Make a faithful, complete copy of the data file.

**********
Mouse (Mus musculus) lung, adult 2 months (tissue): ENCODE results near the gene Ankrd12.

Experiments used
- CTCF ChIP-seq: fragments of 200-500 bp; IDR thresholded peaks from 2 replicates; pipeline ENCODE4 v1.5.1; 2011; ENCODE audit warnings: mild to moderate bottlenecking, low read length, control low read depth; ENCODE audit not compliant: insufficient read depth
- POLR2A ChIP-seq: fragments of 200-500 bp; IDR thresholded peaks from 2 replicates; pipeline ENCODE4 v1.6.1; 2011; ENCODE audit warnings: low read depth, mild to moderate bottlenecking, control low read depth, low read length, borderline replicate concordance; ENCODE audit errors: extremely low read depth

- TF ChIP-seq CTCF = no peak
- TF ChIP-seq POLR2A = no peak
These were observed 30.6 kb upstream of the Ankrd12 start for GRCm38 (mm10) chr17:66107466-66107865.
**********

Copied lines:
Mouse (Mus musculus) lung, adult 2 months (tissue): ENCODE results near the gene Ankrd12.

Experiments used
- CTCF ChIP-seq: fragments of 200-500 bp; IDR thresholded peaks from 2 replicates; pipeline ENCODE4 v1.5.1; 2011; ENCODE audit warnings: mild to moderate bottlenecking, low read length, control low read depth; ENCODE audit not compliant: insufficient read depth
- POLR2A ChIP-seq: fragments of 200-500 bp; IDR thresholded peaks from 2 replicates; pipeline ENCODE4 v1.6.1; 2011; ENCODE audit warnings: low read depth, mild to moderate bottlenecking, control low read depth, low read length, borderline replicate concordance; ENCODE audit errors: extremely low read depth

- TF ChIP-seq CTCF = no peak
- TF ChIP-seq POLR2A = no peak
These were observed 30.6 kb upstream of the Ankrd12 start for GRCm38 (mm10) chr17:66107466-66107865.